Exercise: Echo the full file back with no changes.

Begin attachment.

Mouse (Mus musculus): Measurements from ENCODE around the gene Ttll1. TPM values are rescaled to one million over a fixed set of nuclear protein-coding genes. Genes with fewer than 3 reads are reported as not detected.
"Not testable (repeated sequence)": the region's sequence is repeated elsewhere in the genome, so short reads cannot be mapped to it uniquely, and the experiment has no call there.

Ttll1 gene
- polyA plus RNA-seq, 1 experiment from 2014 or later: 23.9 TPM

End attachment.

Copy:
Mouse (Mus musculus): Measurements from ENCODE around the gene Ttll1. TPM values are rescaled to one million over a fixed set of nuclear protein-coding genes. Genes with fewer than 3 reads are reported as not detected.
"Not testable (repeated sequence)": the region's sequence is repeated elsewhere in the genome, so short reads cannot be mapped to it uniquely, and the experiment has no call there.

Ttll1 gene
- polyA plus RNA-seq, 1 experiment from 2014 or later: 23.9 TPM